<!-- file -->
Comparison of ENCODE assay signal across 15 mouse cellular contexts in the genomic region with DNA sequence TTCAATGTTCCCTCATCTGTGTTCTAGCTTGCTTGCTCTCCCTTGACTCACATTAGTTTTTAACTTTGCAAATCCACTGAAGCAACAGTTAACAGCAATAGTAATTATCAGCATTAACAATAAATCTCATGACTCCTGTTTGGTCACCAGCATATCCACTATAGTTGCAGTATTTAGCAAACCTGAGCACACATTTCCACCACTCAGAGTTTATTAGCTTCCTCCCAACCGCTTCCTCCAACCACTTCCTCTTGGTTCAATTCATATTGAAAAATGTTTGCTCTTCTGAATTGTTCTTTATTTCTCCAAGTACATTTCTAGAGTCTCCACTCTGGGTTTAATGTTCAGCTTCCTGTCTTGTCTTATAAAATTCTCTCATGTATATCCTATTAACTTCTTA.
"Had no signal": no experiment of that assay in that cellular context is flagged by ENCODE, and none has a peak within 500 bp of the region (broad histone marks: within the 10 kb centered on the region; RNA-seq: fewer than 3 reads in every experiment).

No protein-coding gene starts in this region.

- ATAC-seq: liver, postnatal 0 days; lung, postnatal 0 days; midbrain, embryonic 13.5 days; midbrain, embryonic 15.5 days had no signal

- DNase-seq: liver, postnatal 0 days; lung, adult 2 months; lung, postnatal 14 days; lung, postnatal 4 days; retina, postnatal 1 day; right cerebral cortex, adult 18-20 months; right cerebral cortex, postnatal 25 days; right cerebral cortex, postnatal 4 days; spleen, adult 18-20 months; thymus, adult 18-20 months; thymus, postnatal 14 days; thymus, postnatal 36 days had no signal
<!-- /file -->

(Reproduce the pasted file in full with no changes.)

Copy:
Comparison of ENCODE assay signal across 15 mouse cellular contexts in the genomic region with DNA sequence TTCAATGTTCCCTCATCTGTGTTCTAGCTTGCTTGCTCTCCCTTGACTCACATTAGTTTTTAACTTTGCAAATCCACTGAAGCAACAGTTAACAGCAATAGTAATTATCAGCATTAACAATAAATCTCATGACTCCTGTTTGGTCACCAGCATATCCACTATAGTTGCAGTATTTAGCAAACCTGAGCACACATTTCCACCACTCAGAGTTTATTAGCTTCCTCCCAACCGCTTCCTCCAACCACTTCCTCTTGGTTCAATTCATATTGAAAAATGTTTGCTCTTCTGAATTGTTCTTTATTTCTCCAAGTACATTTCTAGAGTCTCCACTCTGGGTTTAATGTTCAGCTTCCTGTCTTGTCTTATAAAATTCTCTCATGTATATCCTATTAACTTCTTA.
"Had no signal": no experiment of that assay in that cellular context is flagged by ENCODE, and none has a peak within 500 bp of the region (broad histone marks: within the 10 kb centered on the region; RNA-seq: fewer than 3 reads in every experiment).

No protein-coding gene starts in this region.

- ATAC-seq: liver, postnatal 0 days; lung, postnatal 0 days; midbrain, embryonic 13.5 days; midbrain, embryonic 15.5 days had no signal

- DNase-seq: liver, postnatal 0 days; lung, adult 2 months; lung, postnatal 14 days; lung, postnatal 4 days; retina, postnatal 1 day; right cerebral cortex, adult 18-20 months; right cerebral cortex, postnatal 25 days; right cerebral cortex, postnatal 4 days; spleen, adult 18-20 months; thymus, adult 18-20 months; thymus, postnatal 14 days; thymus, postnatal 36 days had no signal